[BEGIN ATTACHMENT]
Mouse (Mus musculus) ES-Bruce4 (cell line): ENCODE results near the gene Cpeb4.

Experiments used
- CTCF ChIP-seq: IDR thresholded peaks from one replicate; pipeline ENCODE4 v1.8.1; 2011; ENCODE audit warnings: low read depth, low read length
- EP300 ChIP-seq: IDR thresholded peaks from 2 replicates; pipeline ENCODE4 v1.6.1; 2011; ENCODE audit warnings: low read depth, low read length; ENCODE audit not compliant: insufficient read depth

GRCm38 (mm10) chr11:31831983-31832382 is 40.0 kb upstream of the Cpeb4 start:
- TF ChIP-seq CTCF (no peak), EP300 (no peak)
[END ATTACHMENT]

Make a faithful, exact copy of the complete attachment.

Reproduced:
Mouse (Mus musculus) ES-Bruce4 (cell line): ENCODE results near the gene Cpeb4.

Experiments used
- CTCF ChIP-seq: IDR thresholded peaks from one replicate; pipeline ENCODE4 v1.8.1; 2011; ENCODE audit warnings: low read depth, low read length
- EP300 ChIP-seq: IDR thresholded peaks from 2 replicates; pipeline ENCODE4 v1.6.1; 2011; ENCODE audit warnings: low read depth, low read length; ENCODE audit not compliant: insufficient read depth

GRCm38 (mm10) chr11:31831983-31832382 is 40.0 kb upstream of the Cpeb4 start:
- TF ChIP-seq CTCF (no peak), EP300 (no peak)